Despite an epic, save-the-world plot, Adventures of Mana is classically streamlined from start to finish. Plot points are introduced with a few lines of dialogue and Sumo is almost always on his way to the next destination. Although he travels with Fuji for certain parts of the game, other characters will come and go with little more than a name introduction and a nod farewell: in this way, Adventures of Mana is most reminiscent of Final Fantasy Mystic Quest (the North American one) or Final Fantasy IV, both of which had no qualms about pairing you with someone new and then killing them off a dungeon or two later. And yet, the succinct writing is done well enough that even after your short time with a partner—whether it’s a dwarven outcast, a friend from Sumo’s past, or a loyal chocobo—it’s easy to feel loss at their leaving, even if they merely went home to make room for your next companion.
Whether traveling alone or accompanied, Sumo’s experience is roughly the same: he’ll follow the fairly linear overworld map between towns and dungeons, usually in pursuit of a new item/weapon/magic that will accomplish his next short term goal (which is often rescuing Fuji, who gets kidnapped a lot). Enemies roam the map and can be encountered at will or avoided entirely, although slaying monsters does award experience points that are used to level up and improve your stats. Players get to choose an area of expertise at each level up, enhancing its associated stats even further: Warrior for physical attack, Monk for defense and HP, Mage for magic attack and MP, and Sage for faster increase of the weapon limit gauge.
This limit gauge adds depth to fights, as waiting for it to fill completely will allow Sumo to unleash an extra powerful special attack specific to the weapon at hand. Attacking or being hit will reset the bar, so you’ll often have to decide if you want to go in with a flurry of weak swings or hang back and wait for a single powerful burst. Of course, the best strategy is usually a combination of the two, but the gauge, combined with the various types of magic and weapons Sumo can wield, provide plenty of variety in taking down foes.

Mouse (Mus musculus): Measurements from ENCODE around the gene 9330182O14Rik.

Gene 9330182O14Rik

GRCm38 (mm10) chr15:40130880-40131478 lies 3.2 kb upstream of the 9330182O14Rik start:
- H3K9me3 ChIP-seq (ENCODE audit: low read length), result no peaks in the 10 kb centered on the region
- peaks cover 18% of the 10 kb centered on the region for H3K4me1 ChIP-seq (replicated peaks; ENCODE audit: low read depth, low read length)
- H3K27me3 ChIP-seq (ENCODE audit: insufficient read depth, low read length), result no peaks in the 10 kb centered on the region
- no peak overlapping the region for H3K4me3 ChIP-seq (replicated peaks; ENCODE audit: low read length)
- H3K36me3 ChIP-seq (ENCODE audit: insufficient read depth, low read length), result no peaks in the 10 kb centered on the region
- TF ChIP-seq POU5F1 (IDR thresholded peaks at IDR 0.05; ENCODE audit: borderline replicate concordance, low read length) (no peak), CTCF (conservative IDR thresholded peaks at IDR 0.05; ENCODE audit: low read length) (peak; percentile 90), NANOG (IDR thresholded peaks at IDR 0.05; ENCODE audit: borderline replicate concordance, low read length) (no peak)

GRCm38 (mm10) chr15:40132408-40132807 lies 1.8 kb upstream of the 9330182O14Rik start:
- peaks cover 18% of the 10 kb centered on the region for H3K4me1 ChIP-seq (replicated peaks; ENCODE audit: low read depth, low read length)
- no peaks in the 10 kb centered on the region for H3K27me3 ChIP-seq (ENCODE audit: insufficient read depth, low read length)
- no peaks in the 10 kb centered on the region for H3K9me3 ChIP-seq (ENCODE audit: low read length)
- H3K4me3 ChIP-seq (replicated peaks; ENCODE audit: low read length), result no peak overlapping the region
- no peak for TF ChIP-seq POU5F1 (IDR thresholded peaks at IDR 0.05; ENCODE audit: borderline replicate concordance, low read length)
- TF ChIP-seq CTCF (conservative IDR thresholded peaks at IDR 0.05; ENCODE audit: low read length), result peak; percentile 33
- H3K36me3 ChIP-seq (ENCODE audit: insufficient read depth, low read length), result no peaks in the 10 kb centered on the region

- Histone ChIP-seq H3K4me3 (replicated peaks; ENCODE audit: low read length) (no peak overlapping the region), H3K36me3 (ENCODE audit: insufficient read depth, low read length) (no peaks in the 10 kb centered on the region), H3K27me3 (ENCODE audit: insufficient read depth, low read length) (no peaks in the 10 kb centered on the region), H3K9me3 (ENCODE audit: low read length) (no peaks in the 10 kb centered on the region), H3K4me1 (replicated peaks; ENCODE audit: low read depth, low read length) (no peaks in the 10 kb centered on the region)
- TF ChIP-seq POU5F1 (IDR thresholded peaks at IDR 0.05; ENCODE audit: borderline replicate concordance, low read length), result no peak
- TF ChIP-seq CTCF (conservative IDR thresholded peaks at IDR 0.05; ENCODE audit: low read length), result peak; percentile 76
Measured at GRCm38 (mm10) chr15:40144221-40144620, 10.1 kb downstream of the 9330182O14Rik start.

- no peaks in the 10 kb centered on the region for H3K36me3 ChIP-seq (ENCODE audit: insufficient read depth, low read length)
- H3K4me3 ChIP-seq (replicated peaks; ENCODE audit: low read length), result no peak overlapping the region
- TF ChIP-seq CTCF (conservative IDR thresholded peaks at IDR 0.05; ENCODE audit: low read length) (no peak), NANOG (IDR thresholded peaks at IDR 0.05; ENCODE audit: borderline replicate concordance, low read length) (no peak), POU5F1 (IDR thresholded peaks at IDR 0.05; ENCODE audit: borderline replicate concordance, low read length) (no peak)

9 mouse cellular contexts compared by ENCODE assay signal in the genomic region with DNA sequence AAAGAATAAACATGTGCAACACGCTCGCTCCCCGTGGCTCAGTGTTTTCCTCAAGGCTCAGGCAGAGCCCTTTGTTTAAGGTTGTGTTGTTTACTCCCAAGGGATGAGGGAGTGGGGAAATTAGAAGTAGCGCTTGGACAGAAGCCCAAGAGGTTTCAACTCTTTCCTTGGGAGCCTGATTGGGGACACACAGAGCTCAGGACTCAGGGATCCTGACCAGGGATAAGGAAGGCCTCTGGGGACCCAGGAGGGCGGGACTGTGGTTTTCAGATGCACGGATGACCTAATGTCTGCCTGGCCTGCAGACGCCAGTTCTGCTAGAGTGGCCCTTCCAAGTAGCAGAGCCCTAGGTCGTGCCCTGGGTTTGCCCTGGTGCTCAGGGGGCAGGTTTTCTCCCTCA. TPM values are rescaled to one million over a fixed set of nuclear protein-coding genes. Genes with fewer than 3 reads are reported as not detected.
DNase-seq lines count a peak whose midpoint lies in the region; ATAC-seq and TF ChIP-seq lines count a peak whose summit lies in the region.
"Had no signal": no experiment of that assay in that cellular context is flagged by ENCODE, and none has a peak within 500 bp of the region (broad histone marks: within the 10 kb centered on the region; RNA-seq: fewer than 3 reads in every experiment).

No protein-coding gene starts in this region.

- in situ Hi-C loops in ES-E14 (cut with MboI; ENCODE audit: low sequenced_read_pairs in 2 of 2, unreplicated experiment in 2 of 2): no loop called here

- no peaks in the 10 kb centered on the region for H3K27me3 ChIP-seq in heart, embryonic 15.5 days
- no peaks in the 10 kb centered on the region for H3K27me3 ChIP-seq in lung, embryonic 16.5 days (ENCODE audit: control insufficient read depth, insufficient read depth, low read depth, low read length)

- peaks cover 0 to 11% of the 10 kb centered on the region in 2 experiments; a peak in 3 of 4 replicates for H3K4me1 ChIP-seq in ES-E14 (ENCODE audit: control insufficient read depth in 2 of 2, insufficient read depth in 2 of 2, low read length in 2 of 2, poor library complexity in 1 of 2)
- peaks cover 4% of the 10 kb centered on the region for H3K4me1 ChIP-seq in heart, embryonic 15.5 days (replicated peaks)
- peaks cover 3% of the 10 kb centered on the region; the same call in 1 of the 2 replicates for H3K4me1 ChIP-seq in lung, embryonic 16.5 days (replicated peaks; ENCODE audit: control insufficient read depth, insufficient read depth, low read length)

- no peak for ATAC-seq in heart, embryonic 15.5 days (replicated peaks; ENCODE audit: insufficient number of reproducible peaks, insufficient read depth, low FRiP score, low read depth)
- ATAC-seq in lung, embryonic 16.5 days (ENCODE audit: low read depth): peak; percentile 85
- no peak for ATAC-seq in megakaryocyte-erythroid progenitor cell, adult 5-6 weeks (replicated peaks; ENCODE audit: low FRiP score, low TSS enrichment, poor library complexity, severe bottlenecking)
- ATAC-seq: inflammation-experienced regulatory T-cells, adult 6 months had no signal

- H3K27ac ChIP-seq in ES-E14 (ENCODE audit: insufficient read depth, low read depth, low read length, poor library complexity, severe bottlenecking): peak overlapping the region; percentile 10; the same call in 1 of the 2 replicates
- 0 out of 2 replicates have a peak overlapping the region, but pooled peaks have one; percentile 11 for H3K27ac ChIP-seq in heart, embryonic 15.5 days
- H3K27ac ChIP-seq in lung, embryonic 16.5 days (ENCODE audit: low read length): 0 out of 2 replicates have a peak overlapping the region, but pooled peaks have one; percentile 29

Those weapons are a recurring feature in the Mana series and are implemented extremely well in its first entry. Sumo can use swords, axes, flails, and more throughout his journey, with each having a unique attack pattern and purpose. Swords provide a mid-range swing or stab while flails lash out long-range in a straight line. Most weapons also feature an environmental purpose as well: axes can chop down trees to open new paths while the morning star can break weakened walls hiding secret passages. Each type of weapon comes in several varieties with bonus strengths, such as a flame version that’s strong against ice monsters or one that absorbs enemies’ HP upon attack. Knowing which weapon to use against which enemy and swapping accordingly is a key part to success in Sumo’s journey.